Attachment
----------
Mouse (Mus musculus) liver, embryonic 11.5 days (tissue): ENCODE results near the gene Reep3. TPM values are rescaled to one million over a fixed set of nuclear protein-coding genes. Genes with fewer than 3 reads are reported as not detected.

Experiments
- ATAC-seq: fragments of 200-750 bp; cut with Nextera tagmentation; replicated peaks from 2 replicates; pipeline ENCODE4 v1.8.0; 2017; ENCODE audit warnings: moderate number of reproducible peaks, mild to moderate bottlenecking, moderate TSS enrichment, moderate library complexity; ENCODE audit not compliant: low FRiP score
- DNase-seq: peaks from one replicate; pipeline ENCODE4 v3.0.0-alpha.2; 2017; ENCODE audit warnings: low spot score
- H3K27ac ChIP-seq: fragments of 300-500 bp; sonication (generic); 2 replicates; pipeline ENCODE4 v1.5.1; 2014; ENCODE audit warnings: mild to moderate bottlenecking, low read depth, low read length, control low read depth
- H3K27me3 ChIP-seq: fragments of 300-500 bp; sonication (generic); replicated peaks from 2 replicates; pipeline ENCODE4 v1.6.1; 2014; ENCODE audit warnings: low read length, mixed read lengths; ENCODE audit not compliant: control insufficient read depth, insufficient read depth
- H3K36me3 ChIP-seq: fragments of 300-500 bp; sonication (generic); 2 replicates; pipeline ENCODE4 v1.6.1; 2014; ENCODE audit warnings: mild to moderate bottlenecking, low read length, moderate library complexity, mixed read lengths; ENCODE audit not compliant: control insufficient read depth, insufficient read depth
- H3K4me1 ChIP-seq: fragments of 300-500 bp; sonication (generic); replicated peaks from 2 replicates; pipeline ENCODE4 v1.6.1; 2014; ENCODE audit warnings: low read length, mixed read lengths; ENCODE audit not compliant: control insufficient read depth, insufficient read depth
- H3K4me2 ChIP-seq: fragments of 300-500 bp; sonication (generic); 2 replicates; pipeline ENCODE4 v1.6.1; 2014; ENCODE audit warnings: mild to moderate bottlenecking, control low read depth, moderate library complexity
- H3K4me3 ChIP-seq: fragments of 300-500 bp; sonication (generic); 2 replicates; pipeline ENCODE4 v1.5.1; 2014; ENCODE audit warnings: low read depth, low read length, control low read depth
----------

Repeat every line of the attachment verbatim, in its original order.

Mouse (Mus musculus) liver, embryonic 11.5 days (tissue): ENCODE results near the gene Reep3. TPM values are rescaled to one million over a fixed set of nuclear protein-coding genes. Genes with fewer than 3 reads are reported as not detected.

Experiments
- ATAC-seq: fragments of 200-750 bp; cut with Nextera tagmentation; replicated peaks from 2 replicates; pipeline ENCODE4 v1.8.0; 2017; ENCODE audit warnings: moderate number of reproducible peaks, mild to moderate bottlenecking, moderate TSS enrichment, moderate library complexity; ENCODE audit not compliant: low FRiP score
- DNase-seq: peaks from one replicate; pipeline ENCODE4 v3.0.0-alpha.2; 2017; ENCODE audit warnings: low spot score
- H3K27ac ChIP-seq: fragments of 300-500 bp; sonication (generic); 2 replicates; pipeline ENCODE4 v1.5.1; 2014; ENCODE audit warnings: mild to moderate bottlenecking, low read depth, low read length, control low read depth
- H3K27me3 ChIP-seq: fragments of 300-500 bp; sonication (generic); replicated peaks from 2 replicates; pipeline ENCODE4 v1.6.1; 2014; ENCODE audit warnings: low read length, mixed read lengths; ENCODE audit not compliant: control insufficient read depth, insufficient read depth
- H3K36me3 ChIP-seq: fragments of 300-500 bp; sonication (generic); 2 replicates; pipeline ENCODE4 v1.6.1; 2014; ENCODE audit warnings: mild to moderate bottlenecking, low read length, moderate library complexity, mixed read lengths; ENCODE audit not compliant: control insufficient read depth, insufficient read depth
- H3K4me1 ChIP-seq: fragments of 300-500 bp; sonication (generic); replicated peaks from 2 replicates; pipeline ENCODE4 v1.6.1; 2014; ENCODE audit warnings: low read length, mixed read lengths; ENCODE audit not compliant: control insufficient read depth, insufficient read depth
- H3K4me2 ChIP-seq: fragments of 300-500 bp; sonication (generic); 2 replicates; pipeline ENCODE4 v1.6.1; 2014; ENCODE audit warnings: mild to moderate bottlenecking, control low read depth, moderate library complexity
- H3K4me3 ChIP-seq: fragments of 300-500 bp; sonication (generic); 2 replicates; pipeline ENCODE4 v1.5.1; 2014; ENCODE audit warnings: low read depth, low read length, control low read depth